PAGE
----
We are naturally hearing much at the moment about the acute housing shortage and what we should do to solve it, including building on green belt land or brownfield sites, although, of course, “Not In My Back Yard”.
However, yet another of this sort of slogan might well be required if what is proposed for this particular 1930s block of flats and its neighbours actually comes to pass – N O M F R (Not On My Flat Roof).
For what is contemplated here is the construction – or perhaps rather the “depositing” – of a third storey atop the existing two.
I doubt that this will be a popular plan amongst the owners and occupiers of these blocks, nor with those of the other properties round about, and it would be interesting to know if this sort of development is likely to become commonplace or perhaps, indeed, already is.
Prepare now for a no deal on Brexit
David Skinner, Halcyon Way, Hornchurch, writes:
As the EU continues to be intransigent over Brexit negotiations, the British government should be fully prepared to walk away with no deal rather than agree to a bad deal.
The government would certainly have the support of the British people. According to a new Sky Data poll a large majority of the public believes that no deal is better than a bad deal. A massive 74 per cent agreed the country should walk away rather than accept a bad, “punishment” deal. Just 26pc think any deal is better than no deal.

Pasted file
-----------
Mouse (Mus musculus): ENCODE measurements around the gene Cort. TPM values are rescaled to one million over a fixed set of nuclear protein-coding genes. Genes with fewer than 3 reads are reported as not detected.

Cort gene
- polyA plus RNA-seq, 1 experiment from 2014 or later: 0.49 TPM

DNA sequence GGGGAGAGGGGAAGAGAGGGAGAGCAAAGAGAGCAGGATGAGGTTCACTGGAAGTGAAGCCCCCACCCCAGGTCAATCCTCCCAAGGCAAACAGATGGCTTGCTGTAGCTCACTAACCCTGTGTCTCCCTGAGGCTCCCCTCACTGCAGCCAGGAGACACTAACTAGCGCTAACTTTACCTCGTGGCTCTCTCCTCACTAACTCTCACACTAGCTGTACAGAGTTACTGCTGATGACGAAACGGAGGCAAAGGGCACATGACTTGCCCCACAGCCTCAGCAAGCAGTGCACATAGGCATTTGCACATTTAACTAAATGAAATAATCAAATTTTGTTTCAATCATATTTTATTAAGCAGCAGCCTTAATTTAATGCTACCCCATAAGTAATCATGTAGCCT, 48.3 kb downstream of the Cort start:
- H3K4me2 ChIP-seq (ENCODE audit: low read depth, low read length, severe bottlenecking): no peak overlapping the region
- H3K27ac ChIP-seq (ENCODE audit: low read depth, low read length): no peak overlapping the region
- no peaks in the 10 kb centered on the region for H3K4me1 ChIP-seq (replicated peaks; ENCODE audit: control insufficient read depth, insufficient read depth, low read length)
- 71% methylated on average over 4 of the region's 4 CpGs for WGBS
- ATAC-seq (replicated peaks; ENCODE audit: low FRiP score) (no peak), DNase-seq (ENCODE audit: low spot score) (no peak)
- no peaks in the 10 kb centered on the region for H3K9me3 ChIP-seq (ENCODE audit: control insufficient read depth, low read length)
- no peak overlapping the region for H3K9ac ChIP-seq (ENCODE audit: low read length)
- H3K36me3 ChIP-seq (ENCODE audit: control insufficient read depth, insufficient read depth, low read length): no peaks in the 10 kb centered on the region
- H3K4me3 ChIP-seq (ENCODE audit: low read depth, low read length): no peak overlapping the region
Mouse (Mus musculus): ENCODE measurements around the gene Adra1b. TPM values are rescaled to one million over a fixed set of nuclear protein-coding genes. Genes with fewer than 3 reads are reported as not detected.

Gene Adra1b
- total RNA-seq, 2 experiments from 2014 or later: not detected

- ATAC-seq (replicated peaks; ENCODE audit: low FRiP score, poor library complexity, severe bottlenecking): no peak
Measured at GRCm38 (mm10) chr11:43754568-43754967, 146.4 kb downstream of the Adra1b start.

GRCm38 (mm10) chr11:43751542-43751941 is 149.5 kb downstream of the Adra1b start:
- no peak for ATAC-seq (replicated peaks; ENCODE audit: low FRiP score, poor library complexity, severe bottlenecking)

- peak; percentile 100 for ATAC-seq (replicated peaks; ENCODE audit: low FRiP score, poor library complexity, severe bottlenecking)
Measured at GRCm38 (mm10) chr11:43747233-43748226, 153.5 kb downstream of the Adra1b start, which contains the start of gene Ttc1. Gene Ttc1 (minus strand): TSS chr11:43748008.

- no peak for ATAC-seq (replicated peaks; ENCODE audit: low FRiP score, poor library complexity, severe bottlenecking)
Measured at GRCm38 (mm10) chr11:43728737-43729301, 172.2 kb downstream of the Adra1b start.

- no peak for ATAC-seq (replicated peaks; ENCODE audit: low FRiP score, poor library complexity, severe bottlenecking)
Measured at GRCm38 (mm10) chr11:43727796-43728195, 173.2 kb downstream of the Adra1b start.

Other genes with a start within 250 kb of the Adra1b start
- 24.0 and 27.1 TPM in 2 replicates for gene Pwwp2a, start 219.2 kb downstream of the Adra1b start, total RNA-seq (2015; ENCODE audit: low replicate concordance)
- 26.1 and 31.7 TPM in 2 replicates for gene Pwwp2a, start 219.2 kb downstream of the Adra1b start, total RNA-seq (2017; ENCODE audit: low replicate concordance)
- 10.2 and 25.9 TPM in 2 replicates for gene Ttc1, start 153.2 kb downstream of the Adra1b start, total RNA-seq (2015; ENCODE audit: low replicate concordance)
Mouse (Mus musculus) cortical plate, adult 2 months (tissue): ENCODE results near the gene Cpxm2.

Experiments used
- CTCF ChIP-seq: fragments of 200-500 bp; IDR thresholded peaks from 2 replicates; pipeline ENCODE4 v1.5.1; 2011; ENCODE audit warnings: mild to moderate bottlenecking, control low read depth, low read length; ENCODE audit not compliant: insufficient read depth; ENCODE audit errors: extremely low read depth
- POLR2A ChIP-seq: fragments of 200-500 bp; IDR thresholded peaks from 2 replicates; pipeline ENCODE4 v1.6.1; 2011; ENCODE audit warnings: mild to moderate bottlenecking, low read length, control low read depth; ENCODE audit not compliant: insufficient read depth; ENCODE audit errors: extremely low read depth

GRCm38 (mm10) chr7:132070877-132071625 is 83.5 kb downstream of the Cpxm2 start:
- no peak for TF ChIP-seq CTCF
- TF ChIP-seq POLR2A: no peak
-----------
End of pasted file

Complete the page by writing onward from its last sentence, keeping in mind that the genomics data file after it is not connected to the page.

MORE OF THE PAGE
As Justice Minister Dominic Raab has said, the UK must “strive for the very best outcome from these negotiations, but prepare for all eventualities” (BBC News, October 2017).
It is worrying, therefore, that the chancellor, Philip Hammond, has written in the Times that he will only spend money on preparing for a no deal scenario just before such a scenario should arise.
The responsible action to take would be to ensure that we are prepared for a no deal scenario now, and not wait until the last minute.
We hope that the UK and EU negotiating teams will reach a deal that benefits both sides. Indeed, it is in their interest to do so. However if we want to get a good deal, we have to be willing and able to walk away from the negotiations.
If, because of EU bullying, the UK and EU agree to a bad deal, then Britain will be saddled with the terms of the deal for decades.
Legitimate concern on Universal Credit
Cllr Clarence Barrett, Upminster & Cranham Residents’ Association, writes:
Jon Cruddas MP raises legitimate concerns regarding the roll-out of Universal Credit, which is due to fully arrive in Havering next year (Recorder, last week).